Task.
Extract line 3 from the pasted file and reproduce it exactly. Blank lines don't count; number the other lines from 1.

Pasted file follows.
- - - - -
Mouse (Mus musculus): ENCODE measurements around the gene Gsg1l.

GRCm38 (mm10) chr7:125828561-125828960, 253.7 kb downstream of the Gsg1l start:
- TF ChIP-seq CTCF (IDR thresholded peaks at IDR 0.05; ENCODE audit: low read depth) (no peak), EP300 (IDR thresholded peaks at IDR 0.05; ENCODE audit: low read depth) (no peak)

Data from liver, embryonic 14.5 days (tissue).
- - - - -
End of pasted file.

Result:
- TF ChIP-seq CTCF (IDR thresholded peaks at IDR 0.05; ENCODE audit: low read depth) (no peak), EP300 (IDR thresholded peaks at IDR 0.05; ENCODE audit: low read depth) (no peak)